Knockouts and backcrossing with various mouse strains can be problematic, because many of the traits of interest are in the same cluster of genes.
It is now assumed that the effector cell in diabetes is the CD-4-positive ultra-T-cell.
Th-2 transfers also result in massive eosinophil infiltration. The Th-2 cells themselves persist for 5 to 7 weeks at the longest, and dye experiments to trace their fate show that, like a lot of transferred cells, they end up in the liver and get stuck there. It is unclear why; researchers are currently conduting more detailed histology.
Another new class of vaccines has an intended effect the opposite of all currently available vaccines—that is, to extinguish rather than activate an immune response—by means of eliminating the catalytic cell of immune responses—the T-cell—by using antigen to specifically program those T-cells to die. Such vaccines could play an important role in the treatment of disease in which T-cells play an important role in pathogenesis, including autoimmune diseases, graft rejection, allergies, and some others. Such vaccines would use the inherent specificity of the immune system itself to treat immunological diseases.
Researchers were prompted to propose this class of vaccines in response to the surprising observation that T-cells could be specifically programmed to die by antigen. More surprisingly, the agent that primed them for receptor-driven death was IL-2 T-cell growth factor: when cells that are cycling IL-2 are exposed to a peptide antigen on the antigen-presenting cells, a large fraction of them undergo programmed death. Almost any TCR ligand will have this effect; the original observation involve 2C11, an antibody against the CD3-epsilon chain of the TCR. That this was apoptosis was indicated by the fact that IL-2 or 2C11 alone did not disrupt genomic DNA, whereas IL-2 followed by 2C11 resulted in DNA fragmentation suggesting cleavage between nucleosomes, one of the hallmarks of programmed cell death.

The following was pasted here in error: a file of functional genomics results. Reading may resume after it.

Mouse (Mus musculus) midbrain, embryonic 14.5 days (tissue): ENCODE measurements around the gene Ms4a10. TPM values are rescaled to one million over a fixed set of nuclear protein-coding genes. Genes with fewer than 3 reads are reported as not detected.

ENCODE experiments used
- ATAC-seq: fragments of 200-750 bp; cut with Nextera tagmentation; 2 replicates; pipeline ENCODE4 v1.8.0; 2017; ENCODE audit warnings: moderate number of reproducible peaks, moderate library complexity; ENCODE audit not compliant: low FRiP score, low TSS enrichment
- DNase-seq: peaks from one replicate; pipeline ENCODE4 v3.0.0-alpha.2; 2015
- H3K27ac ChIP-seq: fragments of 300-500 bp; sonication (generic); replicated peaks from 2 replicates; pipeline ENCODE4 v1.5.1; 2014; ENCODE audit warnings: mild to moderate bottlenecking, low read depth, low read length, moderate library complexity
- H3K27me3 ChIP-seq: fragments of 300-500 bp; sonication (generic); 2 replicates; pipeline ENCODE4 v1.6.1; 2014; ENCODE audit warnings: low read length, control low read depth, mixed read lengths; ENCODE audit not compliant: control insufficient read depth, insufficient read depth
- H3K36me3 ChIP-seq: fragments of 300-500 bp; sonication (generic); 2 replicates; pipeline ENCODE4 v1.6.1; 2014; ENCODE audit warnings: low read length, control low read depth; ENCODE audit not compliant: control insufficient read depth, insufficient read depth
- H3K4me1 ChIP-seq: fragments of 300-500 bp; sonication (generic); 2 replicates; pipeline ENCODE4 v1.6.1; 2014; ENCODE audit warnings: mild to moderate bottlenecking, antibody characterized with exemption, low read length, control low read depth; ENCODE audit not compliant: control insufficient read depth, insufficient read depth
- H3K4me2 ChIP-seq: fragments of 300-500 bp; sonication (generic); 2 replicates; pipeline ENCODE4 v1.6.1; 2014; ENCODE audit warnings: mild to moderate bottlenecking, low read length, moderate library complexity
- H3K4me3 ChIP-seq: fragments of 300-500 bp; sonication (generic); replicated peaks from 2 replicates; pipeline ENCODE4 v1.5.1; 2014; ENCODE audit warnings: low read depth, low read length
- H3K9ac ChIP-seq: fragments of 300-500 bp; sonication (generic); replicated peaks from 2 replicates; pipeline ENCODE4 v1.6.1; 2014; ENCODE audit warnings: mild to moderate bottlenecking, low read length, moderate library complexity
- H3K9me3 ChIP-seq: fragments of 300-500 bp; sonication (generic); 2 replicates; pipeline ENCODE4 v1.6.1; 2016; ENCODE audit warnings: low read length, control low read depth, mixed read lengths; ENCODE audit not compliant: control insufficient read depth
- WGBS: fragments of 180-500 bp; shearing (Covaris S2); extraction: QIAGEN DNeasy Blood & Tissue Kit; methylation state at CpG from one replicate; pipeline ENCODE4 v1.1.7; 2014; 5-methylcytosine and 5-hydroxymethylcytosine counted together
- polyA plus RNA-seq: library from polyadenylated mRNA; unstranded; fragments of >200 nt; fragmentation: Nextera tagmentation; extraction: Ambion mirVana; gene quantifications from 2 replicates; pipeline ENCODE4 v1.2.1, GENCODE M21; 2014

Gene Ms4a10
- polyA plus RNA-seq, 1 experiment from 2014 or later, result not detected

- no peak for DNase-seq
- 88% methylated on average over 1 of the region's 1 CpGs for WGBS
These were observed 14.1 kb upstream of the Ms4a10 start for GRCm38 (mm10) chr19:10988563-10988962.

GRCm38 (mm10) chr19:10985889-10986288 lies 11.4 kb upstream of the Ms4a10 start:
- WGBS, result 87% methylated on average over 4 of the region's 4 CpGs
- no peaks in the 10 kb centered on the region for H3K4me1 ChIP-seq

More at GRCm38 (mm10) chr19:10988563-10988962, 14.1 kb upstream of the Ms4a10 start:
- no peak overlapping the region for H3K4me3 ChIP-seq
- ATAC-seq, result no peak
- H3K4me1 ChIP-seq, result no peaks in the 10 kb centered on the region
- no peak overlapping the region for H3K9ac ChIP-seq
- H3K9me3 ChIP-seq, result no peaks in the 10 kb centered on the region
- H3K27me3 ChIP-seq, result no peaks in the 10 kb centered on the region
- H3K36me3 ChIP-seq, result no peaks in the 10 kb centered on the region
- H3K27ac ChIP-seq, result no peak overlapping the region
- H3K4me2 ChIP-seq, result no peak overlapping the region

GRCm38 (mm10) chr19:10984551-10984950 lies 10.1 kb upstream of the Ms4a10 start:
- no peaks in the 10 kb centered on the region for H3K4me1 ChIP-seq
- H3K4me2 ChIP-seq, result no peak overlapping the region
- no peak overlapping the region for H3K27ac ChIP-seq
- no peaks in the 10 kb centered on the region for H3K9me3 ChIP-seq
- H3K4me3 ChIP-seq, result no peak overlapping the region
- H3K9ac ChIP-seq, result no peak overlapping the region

The usual in vitro protocol for producing this effect involves (1) exposing the T-cells to conA, a nonspecific TCR ligand that up-regulates the high-affinity IL-2 receptor; (2) bathing the cells in various doses of IL-2; (3) restimulating the cells with various doses of antigen; and (4) recovering viable cells from the culture. The results are from a strain of mouse that is transgenic for a T-cell receptor that recognizes a peptide of myelin basic protein (MBP), by virtue of which these mice are susceptible to a disease called experimental allergic encephalomyelitis (EAE, see below). As expected, T-cells proliferate in